By ADAM LEVIN
On June 7, a group of activists traveled by bus to a southern city to protest actions by powerful and wealthy interests. If this situation sounds familiar, that’s because the event, titled “Ride for Respect”, is intended to recall 1960s freedom riders against racial injustice. However, the target of the protesters’ ire is the world’s largest private employer – Walmart.
The protest, in Bentonville, Ark., was one of many recent actions taken by Walmart employees and their allies to protest poor pay, retaliation against dissenting workers, poor working conditions, and a frequently corrupt and discriminatory management staff.
These protests extend beyond Bentonville or even the United States. For example, in March of 2013, Nicaraguan garment workers protesting for unionization and better pay were accosted by a mob hired by a Walmart supplier.
In that same month, on the other side of the globe, workers at a Walmart supplier in Cambodia forced the supplier to pay out $200,000 in unpaid wages and severance after a weeks-long strike.
The efforts to reform Walmart in the United States have been spearheaded by the employee-run group Organization United for Respect at Walmart, or OUR Walmart.
OUR Walmart made its public launch in June of 2011 with a national “Speak Week”, with events and actions in Texas, Florida, California, Washington State, Maryland, and Missouri.
Later that month, around 100 members met in Bentonville, the location of Walmart’s Home Office. They penned OUR Walmart’s Declaration of Respect, which envisions “a world where we succeed in our careers, our company succeeds in business, our customers receive great service and value, and Walmart and Associates share all of these goals.”
These goals and criticisms are shared by many Walmart employees.
OUR Walmart recently helped to set up Walmart at 50, an online organization dedicated to assembling stories of disgruntled employees. The idea is to create a counter narrative to Walmart’s one-sided story of a fifty-year-old socially responsible and principled enterprise.
Some of the most frequently voiced complaints on the website involve workers who feel Walmart deceives communities and workers about how much they pay.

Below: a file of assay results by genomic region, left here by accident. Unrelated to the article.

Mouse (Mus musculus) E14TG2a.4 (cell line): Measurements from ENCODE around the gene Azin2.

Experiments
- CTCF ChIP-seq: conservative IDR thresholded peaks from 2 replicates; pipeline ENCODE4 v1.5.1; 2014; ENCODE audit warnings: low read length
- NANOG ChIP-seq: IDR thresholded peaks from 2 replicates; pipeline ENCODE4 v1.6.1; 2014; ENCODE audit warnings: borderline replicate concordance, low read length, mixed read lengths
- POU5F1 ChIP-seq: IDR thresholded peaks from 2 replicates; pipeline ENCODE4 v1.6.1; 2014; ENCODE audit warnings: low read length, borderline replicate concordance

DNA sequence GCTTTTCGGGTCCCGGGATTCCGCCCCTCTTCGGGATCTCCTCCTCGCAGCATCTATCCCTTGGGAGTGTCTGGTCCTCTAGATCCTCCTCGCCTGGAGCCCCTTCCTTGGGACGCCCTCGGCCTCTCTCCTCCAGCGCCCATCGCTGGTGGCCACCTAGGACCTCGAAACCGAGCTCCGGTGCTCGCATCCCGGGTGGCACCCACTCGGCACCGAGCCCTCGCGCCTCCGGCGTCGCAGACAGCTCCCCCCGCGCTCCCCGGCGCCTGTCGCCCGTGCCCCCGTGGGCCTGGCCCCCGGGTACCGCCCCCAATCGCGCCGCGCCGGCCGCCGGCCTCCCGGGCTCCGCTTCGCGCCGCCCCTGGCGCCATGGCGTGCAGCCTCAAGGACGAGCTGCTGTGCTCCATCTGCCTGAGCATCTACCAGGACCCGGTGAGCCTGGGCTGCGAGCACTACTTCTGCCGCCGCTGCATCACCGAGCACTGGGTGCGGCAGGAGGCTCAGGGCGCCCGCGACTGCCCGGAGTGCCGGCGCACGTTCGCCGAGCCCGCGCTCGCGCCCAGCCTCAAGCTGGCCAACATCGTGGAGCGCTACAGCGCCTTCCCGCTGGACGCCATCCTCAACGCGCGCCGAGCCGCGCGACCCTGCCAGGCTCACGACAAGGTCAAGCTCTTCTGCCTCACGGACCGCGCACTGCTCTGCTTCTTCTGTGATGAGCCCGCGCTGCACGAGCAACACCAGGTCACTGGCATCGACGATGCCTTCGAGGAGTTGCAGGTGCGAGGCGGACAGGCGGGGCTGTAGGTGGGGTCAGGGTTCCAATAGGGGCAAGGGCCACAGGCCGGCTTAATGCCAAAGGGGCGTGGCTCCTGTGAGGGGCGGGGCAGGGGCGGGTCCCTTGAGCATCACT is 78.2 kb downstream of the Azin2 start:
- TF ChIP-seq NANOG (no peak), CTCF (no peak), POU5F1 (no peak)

Jessica Lail wrote on Walmart at 50’s website that her superiors “break the law by not paying you the overtime you make. Instead of letting your hours go over 40, they would make you take two or three hour lunches, or clock in late…”.
Similarly, Gregory Fletcher writes that when trying to lobby for a store to open in his town, “Walmart told the city council of $13/hour jobs and near 80 percent fulltime positions”.
DISCRIMINATION AND FAVORTISM
Rachel Pruitt attests that her manager made “unprofessional statements against my gender, age, and social class” and complains of discrimination “against women involving promotions, favoritism, and unprofessional comments from management.”
Lucas van de Ven, too, speaks of “blatant favoritism, rampart dishonesty, unlivable wages, and shameless discrimination”.
A CULTURE OF FEAR
The stories reveal a culture of fear created by retaliation against workers who object to poor conditions.
An anonymous worker wrote that “for speaking out…my hours have been cut IN HALF. I am still employed and cannot post my photo. There will be repercussions.”
Read more Walmart employees stories at http://walmartat50.org/.
SUPPORT WALMART WORKERS
Those who wish to support these workers have many options open to them.
• Past or present Walmart employees can join OUR Walmart.
• Non-Walmart workers can join Making Change at Walmart, an advocacy coalition composed of unions, small businesses, community groups and religious leaders focused on improving Walmart as a means of improving the lot of all working people of the United States.
Making Change at Walmart and OUR Walmart are asking for donations to help Walmart workers facing retaliation for dissent and to continue the fight for better conditions for Walmart employees. Their joint PayPal account can be found at https://www.wepay.com/donations/37778